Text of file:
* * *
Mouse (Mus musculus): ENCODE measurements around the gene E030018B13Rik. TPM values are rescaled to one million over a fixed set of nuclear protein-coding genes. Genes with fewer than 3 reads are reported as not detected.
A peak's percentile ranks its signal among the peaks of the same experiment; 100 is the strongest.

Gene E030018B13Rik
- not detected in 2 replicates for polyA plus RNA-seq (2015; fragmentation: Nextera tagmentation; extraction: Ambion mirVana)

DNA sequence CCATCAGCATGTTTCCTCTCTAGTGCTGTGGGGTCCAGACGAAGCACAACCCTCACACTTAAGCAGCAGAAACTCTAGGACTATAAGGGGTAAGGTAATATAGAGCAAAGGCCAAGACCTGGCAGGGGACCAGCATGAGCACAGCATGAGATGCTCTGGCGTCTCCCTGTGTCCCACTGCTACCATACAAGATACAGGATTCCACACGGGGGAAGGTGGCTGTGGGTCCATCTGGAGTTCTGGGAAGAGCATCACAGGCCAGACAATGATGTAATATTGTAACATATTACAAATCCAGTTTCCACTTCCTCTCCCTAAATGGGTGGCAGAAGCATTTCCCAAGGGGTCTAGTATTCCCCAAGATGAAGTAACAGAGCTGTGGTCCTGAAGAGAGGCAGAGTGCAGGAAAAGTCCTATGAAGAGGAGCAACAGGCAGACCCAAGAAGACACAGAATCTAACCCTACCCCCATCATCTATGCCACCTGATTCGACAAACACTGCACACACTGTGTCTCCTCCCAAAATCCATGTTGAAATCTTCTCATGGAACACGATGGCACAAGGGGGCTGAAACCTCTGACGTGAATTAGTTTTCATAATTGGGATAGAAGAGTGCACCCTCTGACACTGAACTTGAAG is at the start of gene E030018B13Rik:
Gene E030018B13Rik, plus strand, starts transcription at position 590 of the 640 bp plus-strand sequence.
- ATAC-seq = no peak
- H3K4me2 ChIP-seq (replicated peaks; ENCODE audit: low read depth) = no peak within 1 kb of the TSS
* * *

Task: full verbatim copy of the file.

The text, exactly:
Mouse (Mus musculus): ENCODE measurements around the gene E030018B13Rik. TPM values are rescaled to one million over a fixed set of nuclear protein-coding genes. Genes with fewer than 3 reads are reported as not detected.
A peak's percentile ranks its signal among the peaks of the same experiment; 100 is the strongest.

Gene E030018B13Rik
- not detected in 2 replicates for polyA plus RNA-seq (2015; fragmentation: Nextera tagmentation; extraction: Ambion mirVana)

DNA sequence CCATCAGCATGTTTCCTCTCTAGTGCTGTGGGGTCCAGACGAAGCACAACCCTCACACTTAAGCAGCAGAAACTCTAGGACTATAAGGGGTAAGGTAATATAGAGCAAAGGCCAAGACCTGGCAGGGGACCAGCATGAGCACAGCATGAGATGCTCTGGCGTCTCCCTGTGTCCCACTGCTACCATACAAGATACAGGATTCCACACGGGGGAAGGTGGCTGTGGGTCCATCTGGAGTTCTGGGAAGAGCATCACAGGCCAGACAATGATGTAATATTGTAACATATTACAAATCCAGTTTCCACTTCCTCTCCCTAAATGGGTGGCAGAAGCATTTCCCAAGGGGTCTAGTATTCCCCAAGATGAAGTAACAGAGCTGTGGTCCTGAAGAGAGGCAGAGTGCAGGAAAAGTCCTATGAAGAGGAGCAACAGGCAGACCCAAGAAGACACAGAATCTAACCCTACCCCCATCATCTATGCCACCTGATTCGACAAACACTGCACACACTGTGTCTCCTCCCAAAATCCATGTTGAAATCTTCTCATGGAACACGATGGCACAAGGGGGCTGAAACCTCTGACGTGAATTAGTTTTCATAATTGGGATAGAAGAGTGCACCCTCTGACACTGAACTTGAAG is at the start of gene E030018B13Rik:
Gene E030018B13Rik, plus strand, starts transcription at position 590 of the 640 bp plus-strand sequence.
- ATAC-seq = no peak
- H3K4me2 ChIP-seq (replicated peaks; ENCODE audit: low read depth) = no peak within 1 kb of the TSS